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Room enough for a wedding

 When Margie Ecroyd and her husband, Chris Kriechbaum, went househunting, they hoped to find a property that would make a good family home at least while the kids were at primary school.

Fast-forward 24 years, and the time has only just come to move on.

The couple say they've stayed so long because the house could be adapted perfectly to their needs as their three children grew up.

"We couldn't have asked for a better home to bring up the family in," says Margie.

Being in a good school zone and north-facing were top of the wish-list when Chris and Margie went in search of a new home.

They had been living in a cold, south-facing Ponsonby home and they wanted lots of light and warmth, which they achieved in the 1938 brick and stucco home on Stirling St.

With eldest daughter Alex just a few months away from starting school, the house's location almost adjacent to Victoria Ave Primary couldn't have been better.

Add to that the house's elevated position and the fact it was close to both sets of grandparents, and the couple wasted no time buying it.

2 Sterling St, Remuera. Photo/Fiona Goodall

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They also didn't drag their heels when it came to making a few crucial changes. Within 18 months of moving in they commissioned architect Simon Carnachan to "sort out" the end of the house that contained the kitchen, dining room, laundry and a small sun room.

"The lounge at the front of the house was a lovely big room -- we didn't need to do anything to that -- but the other rooms were small and we wanted to open them up."

Simon designed an open-plan dining/living area with the kitchen in the middle and tucked the laundry behind roller doors around the corner. The roof was taken off and a soaring cathedral ceiling put in, adding to the spacious feel of the room.

That was just the first of many transformations over the years. A nursery for "our little surprise" EB, the youngest, was devised by partitioning the oversized master bedroom. This is now used as a study, and there are two other bedrooms on this level.

Middle child Simon lost the flat area of lawn he used as a cricket pitch but couldn't complain because a heated swimming pool was put in. He and his friends got a lot of use out of the pool and still found room to play cricket on the long, wide deck between the pool and the house.

"It's a miracle we ever ended up with only one cracked window," says Margie.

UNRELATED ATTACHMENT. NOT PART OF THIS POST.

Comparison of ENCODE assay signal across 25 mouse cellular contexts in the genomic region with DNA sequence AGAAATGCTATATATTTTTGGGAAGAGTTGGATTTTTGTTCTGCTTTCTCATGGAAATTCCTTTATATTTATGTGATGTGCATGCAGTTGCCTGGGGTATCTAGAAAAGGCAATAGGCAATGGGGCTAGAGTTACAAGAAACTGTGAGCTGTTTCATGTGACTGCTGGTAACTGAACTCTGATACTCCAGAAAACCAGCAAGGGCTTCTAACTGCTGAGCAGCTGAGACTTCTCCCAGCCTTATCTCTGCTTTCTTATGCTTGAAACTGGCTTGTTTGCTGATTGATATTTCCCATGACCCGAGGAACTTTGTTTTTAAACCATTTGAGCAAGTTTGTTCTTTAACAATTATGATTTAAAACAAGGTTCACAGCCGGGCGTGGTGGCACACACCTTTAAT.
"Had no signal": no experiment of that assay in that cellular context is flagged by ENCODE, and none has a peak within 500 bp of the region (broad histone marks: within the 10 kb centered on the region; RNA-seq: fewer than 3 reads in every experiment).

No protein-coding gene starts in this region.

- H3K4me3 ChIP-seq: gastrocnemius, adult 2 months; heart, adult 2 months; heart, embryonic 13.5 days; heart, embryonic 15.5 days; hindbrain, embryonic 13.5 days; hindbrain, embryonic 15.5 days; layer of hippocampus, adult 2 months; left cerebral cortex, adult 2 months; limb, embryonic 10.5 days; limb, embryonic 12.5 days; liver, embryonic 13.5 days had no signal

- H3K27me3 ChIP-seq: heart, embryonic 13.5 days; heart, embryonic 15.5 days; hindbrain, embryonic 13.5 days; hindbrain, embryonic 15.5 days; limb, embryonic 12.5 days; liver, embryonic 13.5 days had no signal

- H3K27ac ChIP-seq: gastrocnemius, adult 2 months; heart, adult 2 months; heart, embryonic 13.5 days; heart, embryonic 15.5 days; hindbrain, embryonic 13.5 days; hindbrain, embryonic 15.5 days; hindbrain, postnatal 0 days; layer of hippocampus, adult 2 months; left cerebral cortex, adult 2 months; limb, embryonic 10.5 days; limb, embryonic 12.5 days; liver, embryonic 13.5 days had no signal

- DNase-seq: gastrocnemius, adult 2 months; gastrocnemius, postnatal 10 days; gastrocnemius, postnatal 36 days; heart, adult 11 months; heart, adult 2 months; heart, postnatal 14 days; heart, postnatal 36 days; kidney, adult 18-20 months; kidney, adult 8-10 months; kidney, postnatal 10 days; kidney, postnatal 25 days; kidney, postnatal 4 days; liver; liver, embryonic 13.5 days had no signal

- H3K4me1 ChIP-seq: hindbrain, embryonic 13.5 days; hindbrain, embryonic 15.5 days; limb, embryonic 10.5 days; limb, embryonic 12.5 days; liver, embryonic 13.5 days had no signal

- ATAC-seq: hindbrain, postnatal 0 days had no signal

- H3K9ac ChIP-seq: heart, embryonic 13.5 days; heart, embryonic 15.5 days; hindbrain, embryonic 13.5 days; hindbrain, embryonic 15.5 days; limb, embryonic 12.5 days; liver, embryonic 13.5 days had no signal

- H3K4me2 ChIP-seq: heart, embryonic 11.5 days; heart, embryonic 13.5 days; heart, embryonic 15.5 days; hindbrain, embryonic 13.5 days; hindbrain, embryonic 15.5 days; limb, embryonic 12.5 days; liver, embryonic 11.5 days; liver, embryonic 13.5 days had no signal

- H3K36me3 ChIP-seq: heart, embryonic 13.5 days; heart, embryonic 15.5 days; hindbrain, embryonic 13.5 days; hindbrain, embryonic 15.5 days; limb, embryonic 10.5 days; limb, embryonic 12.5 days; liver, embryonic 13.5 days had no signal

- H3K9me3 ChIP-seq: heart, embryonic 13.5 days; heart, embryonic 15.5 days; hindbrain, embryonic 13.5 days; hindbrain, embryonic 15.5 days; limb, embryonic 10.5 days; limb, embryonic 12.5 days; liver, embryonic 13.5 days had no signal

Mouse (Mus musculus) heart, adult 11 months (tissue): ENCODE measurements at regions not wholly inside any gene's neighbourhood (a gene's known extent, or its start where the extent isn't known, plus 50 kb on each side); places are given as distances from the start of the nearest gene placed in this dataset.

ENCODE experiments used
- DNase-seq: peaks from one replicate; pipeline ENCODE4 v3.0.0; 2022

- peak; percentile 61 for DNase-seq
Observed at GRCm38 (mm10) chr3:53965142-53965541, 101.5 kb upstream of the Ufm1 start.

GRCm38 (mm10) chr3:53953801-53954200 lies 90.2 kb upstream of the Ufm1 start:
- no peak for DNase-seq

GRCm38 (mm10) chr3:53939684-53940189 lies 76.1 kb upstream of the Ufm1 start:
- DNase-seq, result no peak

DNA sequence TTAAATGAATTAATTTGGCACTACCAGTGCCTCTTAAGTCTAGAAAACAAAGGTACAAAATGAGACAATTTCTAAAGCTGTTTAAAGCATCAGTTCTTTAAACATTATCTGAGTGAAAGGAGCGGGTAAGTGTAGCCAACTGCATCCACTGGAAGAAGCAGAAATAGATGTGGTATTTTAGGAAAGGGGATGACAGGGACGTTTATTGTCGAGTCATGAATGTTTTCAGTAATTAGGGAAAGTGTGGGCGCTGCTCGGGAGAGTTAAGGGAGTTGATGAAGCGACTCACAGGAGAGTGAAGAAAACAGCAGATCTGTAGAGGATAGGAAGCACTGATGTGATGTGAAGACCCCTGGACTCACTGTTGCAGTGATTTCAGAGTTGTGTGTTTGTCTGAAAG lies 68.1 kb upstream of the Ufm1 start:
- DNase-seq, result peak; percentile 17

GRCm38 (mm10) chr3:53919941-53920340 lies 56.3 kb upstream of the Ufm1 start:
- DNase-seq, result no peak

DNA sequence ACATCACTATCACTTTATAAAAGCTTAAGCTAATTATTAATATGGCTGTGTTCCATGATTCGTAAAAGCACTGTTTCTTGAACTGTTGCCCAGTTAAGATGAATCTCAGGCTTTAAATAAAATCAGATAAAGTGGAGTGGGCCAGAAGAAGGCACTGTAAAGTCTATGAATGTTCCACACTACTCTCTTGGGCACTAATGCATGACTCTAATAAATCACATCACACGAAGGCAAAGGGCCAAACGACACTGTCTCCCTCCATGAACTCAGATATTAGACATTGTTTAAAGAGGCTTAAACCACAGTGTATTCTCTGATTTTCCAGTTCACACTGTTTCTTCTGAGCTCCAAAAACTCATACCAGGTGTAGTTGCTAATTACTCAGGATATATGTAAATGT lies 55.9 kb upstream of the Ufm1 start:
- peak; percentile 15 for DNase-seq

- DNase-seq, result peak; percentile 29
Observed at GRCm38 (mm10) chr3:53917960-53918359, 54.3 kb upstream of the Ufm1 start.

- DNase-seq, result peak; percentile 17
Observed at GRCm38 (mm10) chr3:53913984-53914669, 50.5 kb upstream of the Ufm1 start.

One of the biggest jobs was digging out the basement area next to the tandem garage to build a large family room, extra bedroom and bathroom. This has been the children's domain over the years, and has made a great teenage hangout.

"It meant they could be at home with their friends, but not on top of us," says Margie. "That was good because we knew where they were."

She and Chris had plumbing put in so a kitchen could be installed if ever they wanted to turn the downstairs zone into a granny flat. It has bifold doors opening out to a private courtyard with a gate to the driveway, so it has its own entry.

The garden has been extensively landscaped over the years and, as well as a range of established trees and plants, there is a well-developed vegetable garden and a selection of fruit trees, including one that produces enormous lemons.

When Alex married last year, her parents had a floor laid over the pool and the back garden became the perfect venue for the wedding. Inside, the granite kitchen bench doubled as a bar while the lounge was ideal for guests to sit and chat.

"We had 120 people and there was plenty of room," says Alex, who has been living temporarily in the downstairs area with husband Reuben after travelling overseas.

The house has hosted many celebrations over the years, including 21st, 40th, 50th, 80th and 90th birthday parties for various members of the extended family.

It holds many happy memories but is too big for just Margie, Chris and EB, and they're planning to move somewhere rural.

"It feels a bit selfish having all this space -- it would be lovely if another family got to enjoy it as much as we have."

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